He had very early on, sold the magazine and was merely the publisher, an employee, like me. Except that my salary was based on the gross income of the operation. Which is one of the main reasons why I chose to retire in 1984, when the magazine was selling almost 2 million copies an issue.
How would you decide if something was funny enough for MAD? What was the litmus test?
If it made us laugh.
Did MAD ever go too far?
Well, some people thought we did. There was a general in Oklahoma City who called us the most insidious form of communist propaganda in America. We had to go out there and sue him. It was libel. He withdrew his statement.
Was anything off limits to the magazine?
Bad taste. Well, nothing was really off limits. God, motherhood and country. That was what we talked about in those days that was off limits. Not true. We would do satires of the excesses in these areas. We never made fun of the president as an establishment. We made fun of people who occupied the offices. We made fun of Nixon. We even made fun of Kennedy. We were bipartisan, which means we shot at both sides.
Didn’t you congratulate John Kennedy the morning after his election?
We decided that we were going to show the hypocrisy of the press so we did a double-ended magazine. Flip it over, reverse it. One cover congratulated Kennedy on his election as president. The other cover congratulated Nixon on his election as president. Because we couldn’t tell. This magazine was coming out the day after Election Day. Here’s an interesting story. I was living on Long Island at the time and Kennedy was coming through on a motorcade on the campaign trail. I got a proof of the cover just that week, so I cut off the Nixon thing. As he passed by I ran out and I handed it to him and he waved to me and smiled and put it in his pocket.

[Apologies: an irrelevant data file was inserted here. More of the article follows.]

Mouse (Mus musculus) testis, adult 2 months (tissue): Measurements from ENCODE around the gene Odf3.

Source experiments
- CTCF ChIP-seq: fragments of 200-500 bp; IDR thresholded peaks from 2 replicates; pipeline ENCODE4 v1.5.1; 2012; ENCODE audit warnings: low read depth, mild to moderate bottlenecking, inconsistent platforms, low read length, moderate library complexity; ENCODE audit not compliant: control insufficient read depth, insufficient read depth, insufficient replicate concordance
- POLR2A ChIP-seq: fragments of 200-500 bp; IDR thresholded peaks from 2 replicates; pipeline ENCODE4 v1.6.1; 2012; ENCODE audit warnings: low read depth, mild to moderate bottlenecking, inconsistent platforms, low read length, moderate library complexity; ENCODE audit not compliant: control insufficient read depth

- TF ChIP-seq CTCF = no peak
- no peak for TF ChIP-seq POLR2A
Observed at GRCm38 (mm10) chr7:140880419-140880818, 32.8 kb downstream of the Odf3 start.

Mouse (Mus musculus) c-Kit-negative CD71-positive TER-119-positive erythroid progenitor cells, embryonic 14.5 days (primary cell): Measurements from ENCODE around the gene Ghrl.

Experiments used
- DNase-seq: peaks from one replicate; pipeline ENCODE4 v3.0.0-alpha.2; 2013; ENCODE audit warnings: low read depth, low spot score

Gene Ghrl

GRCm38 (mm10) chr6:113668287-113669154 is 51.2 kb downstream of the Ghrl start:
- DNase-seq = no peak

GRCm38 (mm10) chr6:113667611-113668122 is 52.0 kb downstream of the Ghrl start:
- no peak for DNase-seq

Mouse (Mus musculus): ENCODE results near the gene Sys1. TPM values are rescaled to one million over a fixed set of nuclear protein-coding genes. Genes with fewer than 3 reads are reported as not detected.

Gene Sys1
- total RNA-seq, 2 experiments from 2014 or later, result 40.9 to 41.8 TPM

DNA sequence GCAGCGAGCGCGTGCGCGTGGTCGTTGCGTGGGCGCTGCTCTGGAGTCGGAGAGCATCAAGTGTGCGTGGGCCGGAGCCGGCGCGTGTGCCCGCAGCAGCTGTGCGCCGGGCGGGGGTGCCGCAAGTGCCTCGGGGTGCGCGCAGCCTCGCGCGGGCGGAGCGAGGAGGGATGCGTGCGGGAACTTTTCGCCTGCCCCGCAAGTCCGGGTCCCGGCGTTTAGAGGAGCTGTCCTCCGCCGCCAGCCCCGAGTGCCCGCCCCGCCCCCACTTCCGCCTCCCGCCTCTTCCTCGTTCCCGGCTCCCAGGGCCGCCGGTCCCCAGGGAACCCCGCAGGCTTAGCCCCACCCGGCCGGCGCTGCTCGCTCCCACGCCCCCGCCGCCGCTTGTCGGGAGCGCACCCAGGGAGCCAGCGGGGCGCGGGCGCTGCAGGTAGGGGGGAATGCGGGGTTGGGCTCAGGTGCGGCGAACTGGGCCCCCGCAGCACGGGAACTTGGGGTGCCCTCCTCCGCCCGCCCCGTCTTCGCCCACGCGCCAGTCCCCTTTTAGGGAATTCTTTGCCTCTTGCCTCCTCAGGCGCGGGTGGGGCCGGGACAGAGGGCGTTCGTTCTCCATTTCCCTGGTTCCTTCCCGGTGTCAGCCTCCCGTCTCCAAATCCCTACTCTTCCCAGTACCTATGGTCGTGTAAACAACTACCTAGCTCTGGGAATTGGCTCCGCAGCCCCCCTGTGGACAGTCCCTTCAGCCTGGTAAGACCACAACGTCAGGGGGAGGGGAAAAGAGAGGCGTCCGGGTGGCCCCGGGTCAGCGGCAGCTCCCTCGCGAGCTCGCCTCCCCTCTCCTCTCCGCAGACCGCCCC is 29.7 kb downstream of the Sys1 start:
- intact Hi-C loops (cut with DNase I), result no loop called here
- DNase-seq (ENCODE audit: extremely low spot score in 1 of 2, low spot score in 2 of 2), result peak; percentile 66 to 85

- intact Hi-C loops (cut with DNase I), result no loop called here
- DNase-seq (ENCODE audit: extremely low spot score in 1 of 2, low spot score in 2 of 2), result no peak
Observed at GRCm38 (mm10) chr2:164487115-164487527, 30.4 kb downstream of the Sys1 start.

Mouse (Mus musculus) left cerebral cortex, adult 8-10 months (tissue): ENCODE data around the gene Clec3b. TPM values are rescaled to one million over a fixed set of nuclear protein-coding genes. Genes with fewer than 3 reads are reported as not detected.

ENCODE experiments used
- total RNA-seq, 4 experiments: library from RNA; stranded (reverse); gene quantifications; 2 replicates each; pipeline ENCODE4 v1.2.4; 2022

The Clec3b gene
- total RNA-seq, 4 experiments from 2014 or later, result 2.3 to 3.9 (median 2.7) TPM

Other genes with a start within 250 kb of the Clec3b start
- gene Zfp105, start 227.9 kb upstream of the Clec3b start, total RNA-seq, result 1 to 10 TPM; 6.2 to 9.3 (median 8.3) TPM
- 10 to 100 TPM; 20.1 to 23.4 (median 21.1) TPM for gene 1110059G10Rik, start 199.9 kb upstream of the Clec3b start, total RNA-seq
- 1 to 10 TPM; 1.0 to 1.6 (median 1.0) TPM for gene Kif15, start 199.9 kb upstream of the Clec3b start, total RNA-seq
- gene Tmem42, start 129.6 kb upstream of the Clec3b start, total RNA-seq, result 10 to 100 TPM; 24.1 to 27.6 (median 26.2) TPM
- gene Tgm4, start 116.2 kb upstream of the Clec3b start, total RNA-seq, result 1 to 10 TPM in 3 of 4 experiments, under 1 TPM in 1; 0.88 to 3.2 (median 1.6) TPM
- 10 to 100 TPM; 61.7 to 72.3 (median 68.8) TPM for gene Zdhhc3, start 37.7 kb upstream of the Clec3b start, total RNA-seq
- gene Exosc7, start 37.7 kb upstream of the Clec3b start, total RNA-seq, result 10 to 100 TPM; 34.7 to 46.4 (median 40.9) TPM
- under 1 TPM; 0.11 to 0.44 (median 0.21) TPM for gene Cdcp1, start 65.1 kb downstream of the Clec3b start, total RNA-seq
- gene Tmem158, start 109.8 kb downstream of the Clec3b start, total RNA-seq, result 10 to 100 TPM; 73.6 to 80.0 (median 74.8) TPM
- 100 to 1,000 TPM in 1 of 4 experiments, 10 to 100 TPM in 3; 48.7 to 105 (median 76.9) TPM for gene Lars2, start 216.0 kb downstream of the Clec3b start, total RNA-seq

Did the people you satirize ever protest?
We never got sued by anybody that we made fun of. On the contrary. When Elizabeth Taylor was married to Richard Burton, when they did "Who’s Afraid of Virginia Woolf," their representative called us and said they’d love to have the original art work or at least the splash page. But Bill Gaines wasn’t giving up any original artwork so we had photocopies made and sent to them. They were pretty delighted with that. We did a takeoff of the first "Star Wars" movie. George Lucas, who had been an old EC fan, science fiction fan, loved our stuff. It was obvious because he used a lot of bug-eyed monsters that I used to draw on the covers in his "Star Wars" bar room scene. He wrote us a letter saying how much he enjoyed the takeoff. In the meantime, we got a letter from his lawyers who were going to sue us. They were doing lawyer stuff. For publishing copyright material, characters, so we sent the lawyers a copy of George Lucas’ letter and said you guys ought to get together. That was the end of that.